A federal judge who had blocked a strike by Northwest Airlines flight attendants last month reaffirmed that decision on Friday and said a bankruptcy judge was wrong not to do the same.

Northwest applauded the decision, and called for talks with the flight attendants.

U.S. District Judge Victor Marrero issued a written ruling finding that courts do have the power to stop strikes in situations similar to when he stopped the flight attendants from striking just hours before they were to do so in late August.

In his ruling, Marrero suggested that a bankruptcy judge who had declined to block the strike on grounds he had no authority in the matter had overlooked the "exceptional recognition Congress has accorded to the importance of the nation's interstate transportation system of railroads and airlines."

He said "Congress has gone to extraordinary lengths to legislate its view of the vital role that these carriers play for the economy, national security, movement of goods and people, and general well-being of the United States."

The flight attendants had planned to launch unannounced, sporadic walkouts anytime after 10 p.m. EST Aug. 25. Northwest, already operating under bankruptcy protection, has said a strike could kill it.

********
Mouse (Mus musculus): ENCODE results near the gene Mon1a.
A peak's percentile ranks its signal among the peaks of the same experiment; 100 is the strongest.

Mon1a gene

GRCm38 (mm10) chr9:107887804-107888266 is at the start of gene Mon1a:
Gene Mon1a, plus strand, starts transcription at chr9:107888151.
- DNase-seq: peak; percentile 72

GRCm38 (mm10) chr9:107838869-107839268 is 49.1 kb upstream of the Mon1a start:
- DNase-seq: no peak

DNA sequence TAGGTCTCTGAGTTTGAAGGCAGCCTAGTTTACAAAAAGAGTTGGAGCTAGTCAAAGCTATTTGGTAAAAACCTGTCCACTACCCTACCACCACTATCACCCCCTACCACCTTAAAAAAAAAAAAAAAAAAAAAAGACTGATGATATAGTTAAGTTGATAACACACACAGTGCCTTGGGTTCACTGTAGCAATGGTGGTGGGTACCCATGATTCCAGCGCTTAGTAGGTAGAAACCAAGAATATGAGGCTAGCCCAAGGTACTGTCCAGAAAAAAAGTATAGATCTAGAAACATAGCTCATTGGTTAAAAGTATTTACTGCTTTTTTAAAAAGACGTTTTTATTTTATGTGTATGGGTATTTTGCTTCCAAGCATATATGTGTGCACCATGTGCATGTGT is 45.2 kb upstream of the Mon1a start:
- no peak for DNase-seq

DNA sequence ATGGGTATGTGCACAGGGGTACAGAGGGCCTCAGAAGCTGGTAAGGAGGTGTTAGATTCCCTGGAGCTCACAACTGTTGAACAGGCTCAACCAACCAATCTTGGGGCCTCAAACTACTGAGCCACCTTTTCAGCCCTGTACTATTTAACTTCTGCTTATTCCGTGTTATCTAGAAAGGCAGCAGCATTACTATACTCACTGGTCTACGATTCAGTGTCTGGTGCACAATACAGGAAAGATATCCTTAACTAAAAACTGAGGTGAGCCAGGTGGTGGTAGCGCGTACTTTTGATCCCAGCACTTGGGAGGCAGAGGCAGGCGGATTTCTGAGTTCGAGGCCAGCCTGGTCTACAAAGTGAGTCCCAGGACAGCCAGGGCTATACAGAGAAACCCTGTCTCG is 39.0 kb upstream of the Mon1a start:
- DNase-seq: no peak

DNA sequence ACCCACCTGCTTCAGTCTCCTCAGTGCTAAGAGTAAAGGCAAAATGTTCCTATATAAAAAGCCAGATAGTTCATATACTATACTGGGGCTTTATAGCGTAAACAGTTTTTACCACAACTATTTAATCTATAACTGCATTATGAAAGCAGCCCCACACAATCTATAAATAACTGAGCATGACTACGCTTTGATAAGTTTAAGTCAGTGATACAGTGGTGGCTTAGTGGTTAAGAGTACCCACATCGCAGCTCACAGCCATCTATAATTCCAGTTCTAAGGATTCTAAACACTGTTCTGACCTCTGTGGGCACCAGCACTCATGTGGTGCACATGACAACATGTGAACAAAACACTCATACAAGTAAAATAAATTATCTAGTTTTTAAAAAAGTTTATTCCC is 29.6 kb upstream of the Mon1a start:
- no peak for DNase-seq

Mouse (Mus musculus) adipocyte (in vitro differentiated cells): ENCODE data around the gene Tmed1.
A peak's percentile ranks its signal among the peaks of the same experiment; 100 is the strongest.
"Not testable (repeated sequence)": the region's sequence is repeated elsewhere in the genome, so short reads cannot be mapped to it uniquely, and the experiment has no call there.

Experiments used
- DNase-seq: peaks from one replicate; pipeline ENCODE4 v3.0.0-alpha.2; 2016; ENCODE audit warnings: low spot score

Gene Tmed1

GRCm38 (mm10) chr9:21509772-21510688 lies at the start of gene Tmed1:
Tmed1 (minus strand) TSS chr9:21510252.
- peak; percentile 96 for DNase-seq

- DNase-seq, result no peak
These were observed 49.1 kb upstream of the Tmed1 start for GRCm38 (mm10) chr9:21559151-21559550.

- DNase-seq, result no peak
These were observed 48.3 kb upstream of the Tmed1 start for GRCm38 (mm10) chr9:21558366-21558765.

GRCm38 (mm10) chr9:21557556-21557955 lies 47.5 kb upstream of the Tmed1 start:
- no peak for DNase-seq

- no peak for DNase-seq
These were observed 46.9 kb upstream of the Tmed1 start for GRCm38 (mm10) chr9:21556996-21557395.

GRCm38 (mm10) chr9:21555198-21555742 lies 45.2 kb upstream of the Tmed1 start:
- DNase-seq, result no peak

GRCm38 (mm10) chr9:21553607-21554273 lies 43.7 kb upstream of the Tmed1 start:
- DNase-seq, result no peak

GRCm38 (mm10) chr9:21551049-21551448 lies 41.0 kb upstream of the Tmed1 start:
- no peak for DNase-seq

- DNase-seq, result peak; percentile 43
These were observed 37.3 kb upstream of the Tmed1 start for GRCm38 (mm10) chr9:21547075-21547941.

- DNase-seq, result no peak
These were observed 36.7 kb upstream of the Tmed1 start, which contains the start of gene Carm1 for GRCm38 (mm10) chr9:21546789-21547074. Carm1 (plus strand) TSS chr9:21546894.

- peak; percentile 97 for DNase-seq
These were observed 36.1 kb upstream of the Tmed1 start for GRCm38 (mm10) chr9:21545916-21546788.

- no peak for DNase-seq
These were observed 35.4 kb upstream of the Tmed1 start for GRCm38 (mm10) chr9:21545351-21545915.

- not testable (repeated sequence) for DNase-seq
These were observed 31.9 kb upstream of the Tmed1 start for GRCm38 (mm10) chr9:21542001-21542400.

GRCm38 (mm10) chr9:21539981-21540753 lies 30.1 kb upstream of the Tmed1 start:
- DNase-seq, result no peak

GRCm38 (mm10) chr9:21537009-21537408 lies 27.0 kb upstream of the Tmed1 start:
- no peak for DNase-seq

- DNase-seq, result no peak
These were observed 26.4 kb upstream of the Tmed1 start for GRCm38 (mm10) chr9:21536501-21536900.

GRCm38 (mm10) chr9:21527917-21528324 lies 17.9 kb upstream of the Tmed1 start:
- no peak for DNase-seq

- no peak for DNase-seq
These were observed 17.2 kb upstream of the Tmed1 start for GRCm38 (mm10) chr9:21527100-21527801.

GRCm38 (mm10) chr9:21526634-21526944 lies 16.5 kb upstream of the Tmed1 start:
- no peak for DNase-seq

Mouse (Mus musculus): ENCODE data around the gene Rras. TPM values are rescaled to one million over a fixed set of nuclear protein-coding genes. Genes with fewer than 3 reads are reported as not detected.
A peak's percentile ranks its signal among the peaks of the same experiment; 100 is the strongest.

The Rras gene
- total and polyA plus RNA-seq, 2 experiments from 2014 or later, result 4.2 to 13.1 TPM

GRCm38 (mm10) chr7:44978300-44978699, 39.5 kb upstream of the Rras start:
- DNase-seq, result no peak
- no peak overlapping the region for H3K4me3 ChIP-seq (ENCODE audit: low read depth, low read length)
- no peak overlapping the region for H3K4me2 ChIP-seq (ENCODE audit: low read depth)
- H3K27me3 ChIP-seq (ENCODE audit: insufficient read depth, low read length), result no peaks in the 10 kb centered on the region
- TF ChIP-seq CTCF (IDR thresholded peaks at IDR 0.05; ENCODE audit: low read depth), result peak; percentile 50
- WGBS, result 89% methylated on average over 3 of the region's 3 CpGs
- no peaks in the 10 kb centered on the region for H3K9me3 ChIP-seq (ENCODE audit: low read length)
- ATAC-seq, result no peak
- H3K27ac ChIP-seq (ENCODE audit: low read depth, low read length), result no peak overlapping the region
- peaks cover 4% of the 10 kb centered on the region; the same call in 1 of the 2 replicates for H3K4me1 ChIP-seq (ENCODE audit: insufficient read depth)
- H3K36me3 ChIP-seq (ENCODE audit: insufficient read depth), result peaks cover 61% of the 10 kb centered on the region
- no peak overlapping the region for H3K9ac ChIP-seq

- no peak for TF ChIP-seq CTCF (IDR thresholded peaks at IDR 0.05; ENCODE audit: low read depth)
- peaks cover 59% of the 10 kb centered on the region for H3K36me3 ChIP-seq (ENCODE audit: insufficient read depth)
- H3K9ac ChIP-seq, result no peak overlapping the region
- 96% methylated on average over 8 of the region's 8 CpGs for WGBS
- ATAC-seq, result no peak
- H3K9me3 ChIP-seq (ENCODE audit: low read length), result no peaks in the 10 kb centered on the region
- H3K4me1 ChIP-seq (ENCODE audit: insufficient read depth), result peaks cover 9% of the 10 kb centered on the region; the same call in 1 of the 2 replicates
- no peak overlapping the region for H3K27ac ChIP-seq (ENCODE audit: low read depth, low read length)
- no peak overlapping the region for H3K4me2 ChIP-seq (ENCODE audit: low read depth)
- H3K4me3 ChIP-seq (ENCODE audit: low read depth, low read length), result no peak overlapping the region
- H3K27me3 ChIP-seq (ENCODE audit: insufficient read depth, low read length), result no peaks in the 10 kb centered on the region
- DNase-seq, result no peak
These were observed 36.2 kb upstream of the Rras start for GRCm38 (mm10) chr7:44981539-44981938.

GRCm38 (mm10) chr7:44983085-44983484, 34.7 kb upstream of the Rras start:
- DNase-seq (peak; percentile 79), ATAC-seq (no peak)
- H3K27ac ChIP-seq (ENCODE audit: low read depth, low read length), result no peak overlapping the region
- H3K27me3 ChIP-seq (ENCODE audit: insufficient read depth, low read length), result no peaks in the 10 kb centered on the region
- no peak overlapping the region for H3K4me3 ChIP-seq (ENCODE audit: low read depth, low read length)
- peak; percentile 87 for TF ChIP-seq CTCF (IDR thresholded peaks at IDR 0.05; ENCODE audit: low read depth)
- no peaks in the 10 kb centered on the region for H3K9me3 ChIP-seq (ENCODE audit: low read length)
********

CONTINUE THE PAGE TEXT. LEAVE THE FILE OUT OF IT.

The nation's fifth-largest airline, Northwest has about 7,300 active flight attendants. The workers are angry the company imposed 21 percent pay cuts, which they say amount to 40 percent when health insurance increases are added in, as well as work rules they had rejected.

Northwest has said it needs $195 million a year in savings from flight attendants, who have twice voted down tentative agreements. After the latest vote on July 31, Northwest imposed the pay cuts with the permission of a bankruptcy judge.

"Judge Marrero's decision to grant Northwest the injunction allows our customers to continue to book Northwest Airlines with confidence, knowing that we will get them to their destinations reliably," Northwest spokesman Kurt Ebenhoch said in a statement.

"While the court decision is reassuring to our customers, we remain committed to negotiating a consensual agreement with our flight attendants. We hope to accomplish that goal in the near future."